Black Hawk entered into a joint venture with Kerramerican in 1970. Kerramerican was the operator of the joint venture, built processing facilities and operated the mine until it was closed in 1977.

Kerramerican was responsible for the decommissioning and reclamation of the site, which was completed in 1983. The site is now the source of some heavy metal contamination of the ground water in the area and further reclamation work is required. DML has an indemnity from Kerramerican and Black Hawk in an agreement among the parties dated July 1, 1971.

The Company has thoroughly examined this issue and believes it has no liability related to the costs of any clean up of the contamination and has made no provision for any costs other than those incurred to date to investigate the matter. Furthermore, the Company believes that, to the extent that liability is determined, Kerramerican and Black Hawk are liable therefore pursuant to the July 1, 1971 indemnity agreement.

From Glencairn 2003 Annual Report

The Company has recently received formal notice from the State of Maine that it will be filing a complaint against its recently acquired subsidiary, Black Hawk Mining Inc., and a third party. Black Hawk held a 40% interest in a former base metal mining operation near Blue Hill, Maine. The mine closed in 1977 and was rehabilitated in accordance with the approved mine closure plan by the major mining company which was the operator and holder of a 60% interest in the operation.

The Company’s management understands that the State of Maine has provided the notice as a procedural step and that the filing of the complaint is not imminent. The notice indicates that the complaint will allege that the mine site is a hazardous waste treatment, storage or disposal facility and that each of the named parties has or is contributing to past or present handling, storage, treatment or disposal of hazardous wastes.

The State has indicated that its objective is the additional remediation of the mine site. The entire cost of remediation has been estimated at $10 million. The Company’s management believes that it is not responsible for the additional remediation because its subsidiary was fully indemnified by its joint venture partner.

From Glencairn 2004 Annual Report

In November 2004, a complaint was filed by the State of Maine against Black Hawk; Kerramerican, Inc. (“Kerramerican”), a subsidiary of Noranda Inc. (“Noranda”); and Denison Energy Inc. (“Denison Energy”) in respect of the remediation of a former base metal mining operation near Blue Hill, Maine in which Black Hawk held a 40% interest.

The mine closed in 1977 and was rehabilitated in accordance with the approved mine closure plan by Kerramerican, who was the operator and holder of remaining 60% interest in the operation.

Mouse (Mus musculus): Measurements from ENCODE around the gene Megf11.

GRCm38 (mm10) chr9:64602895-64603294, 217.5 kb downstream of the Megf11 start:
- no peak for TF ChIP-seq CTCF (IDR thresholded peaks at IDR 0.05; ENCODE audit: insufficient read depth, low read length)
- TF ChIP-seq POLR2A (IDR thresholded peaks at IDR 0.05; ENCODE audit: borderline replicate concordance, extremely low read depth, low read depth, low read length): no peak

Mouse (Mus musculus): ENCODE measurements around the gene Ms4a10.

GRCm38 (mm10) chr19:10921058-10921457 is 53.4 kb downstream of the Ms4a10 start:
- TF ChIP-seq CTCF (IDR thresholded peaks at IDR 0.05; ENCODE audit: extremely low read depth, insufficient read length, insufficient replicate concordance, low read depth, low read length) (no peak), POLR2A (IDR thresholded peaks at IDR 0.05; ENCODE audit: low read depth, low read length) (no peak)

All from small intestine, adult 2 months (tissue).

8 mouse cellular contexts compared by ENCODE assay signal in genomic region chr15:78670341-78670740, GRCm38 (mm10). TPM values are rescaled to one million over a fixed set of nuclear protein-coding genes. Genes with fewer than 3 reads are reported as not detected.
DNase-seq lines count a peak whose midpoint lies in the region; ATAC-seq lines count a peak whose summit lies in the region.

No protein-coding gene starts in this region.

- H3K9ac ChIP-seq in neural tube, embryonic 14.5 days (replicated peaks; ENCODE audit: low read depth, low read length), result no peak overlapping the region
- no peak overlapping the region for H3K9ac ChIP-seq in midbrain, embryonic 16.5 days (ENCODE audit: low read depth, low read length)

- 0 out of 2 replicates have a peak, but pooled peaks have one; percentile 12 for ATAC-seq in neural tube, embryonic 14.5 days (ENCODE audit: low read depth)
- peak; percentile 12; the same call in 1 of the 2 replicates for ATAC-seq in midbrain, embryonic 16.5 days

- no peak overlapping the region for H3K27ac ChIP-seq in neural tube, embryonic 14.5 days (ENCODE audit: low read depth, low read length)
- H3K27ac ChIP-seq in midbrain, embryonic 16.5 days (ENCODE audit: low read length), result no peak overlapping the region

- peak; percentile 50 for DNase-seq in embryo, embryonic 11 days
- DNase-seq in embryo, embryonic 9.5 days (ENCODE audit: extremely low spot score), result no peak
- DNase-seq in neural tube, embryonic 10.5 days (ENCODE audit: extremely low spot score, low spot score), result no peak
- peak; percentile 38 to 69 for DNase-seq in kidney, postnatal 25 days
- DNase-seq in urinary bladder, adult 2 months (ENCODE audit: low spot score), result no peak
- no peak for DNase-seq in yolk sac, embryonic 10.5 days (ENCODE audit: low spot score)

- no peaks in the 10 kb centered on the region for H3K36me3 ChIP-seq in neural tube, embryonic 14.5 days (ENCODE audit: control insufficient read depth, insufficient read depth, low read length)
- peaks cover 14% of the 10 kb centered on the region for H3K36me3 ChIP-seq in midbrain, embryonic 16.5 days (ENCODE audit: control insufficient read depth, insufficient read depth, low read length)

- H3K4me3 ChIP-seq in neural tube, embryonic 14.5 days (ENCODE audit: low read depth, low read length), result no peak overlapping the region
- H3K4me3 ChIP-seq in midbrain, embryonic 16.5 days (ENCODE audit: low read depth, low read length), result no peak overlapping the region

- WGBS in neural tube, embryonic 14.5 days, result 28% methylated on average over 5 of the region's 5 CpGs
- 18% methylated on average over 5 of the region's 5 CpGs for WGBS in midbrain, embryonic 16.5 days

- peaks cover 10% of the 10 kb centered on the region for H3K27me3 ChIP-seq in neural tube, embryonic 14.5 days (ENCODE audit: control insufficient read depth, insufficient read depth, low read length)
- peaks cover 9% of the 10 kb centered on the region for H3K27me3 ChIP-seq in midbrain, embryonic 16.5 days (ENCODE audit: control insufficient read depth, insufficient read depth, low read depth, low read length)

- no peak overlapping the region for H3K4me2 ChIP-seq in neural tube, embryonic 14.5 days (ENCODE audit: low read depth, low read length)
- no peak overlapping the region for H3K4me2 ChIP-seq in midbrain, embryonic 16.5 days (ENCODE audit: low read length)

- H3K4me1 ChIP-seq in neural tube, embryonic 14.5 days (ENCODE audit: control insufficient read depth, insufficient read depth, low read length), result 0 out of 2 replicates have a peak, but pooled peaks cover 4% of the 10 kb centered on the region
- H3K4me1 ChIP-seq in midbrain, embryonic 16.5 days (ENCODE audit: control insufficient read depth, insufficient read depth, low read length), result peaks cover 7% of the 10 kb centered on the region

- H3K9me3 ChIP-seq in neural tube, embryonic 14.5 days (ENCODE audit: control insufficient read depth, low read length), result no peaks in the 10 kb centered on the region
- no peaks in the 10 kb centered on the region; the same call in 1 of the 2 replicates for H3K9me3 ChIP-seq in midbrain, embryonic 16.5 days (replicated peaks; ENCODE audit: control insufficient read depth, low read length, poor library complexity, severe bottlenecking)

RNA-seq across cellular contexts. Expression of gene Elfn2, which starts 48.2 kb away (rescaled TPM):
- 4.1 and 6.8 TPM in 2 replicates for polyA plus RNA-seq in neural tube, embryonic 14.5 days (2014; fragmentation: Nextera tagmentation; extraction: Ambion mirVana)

The complaint alleges that the mine site is a hazardous waste treatment, storage or disposal facility and that each of the named parties has or is contributing to past or present handling, storage, treatment or disposal of hazardous wastes. The State of Maine has indicated that its objective is the additional remediation of the site. The entire cost of remediation is estimated to be $10 million at December 31, 2004.

In January 2005, Kerramerican, Keradmex, Inc., a subsidiary of Noranda, and Noranda issued a counterclaim against Black Hawk, the Company, Denison Mines Inc., and Denison Energy claiming damages in the amount of $15,000,000, contribution and indemnity and a declaration that the defendants by counterclaim are liable under Maine common law and U.S. statutory law for the contamination of the Blue Hill property. The counterclaim is being defended on the grounds that the Company is not a proper party and that Black Hawk has no liability given the indemnity.

In February 2005, Kerramerican joined the Company and Denison Mines Inc. in its pleadings. It is not possible to predict the likelihood of recovery by the Attorney General from the Company; however, under applicable federal and state law, any potentially responsible party is jointly and severally liable for 100% of all required remediation. It is then up to the potentially responsible parties to negotiate or obtain an adjudication of their respective allocable shares of such responsibility.

Glencairn believes that it is not a proper party to the action and that Black Hawk is not responsible for the additional remediation because Black Hawk was fully indemnified in the joint venture agreement by Kerramerican. Proceedings have been commenced in Ontario by Black Hawk to enforce the indemnity. The outcome of litigation cannot be determined at this time.

From the Glencairn 2006 Annual Report

A subsidiary of the Company was named in a complaint, filed in November 2004 by the State of Maine, naming it as a potentially responsible party in respect of additional remediation of a former base metal operation near Blue Hill, Maine in which the subsidiary held a 40% interest. While the Company believes that it and its subsidiary are not responsible for additional remediation because the subsidiary was fully indemnified by the operator, the outcome of this litigation cannot be determined at this time. On March 6, 2007, the United States District Court granted a motion for summary judgment against the subsidiary in which it concluded that it has liability at the mine site and, unless otherwise excused, is responsible for damages at the site. The remaining issue for the second phase of the case will be the amount of damages assessed to each party, and the extent to which the contractual indemnity applies to the Company’s subsidiary.

From the U.S. EPA files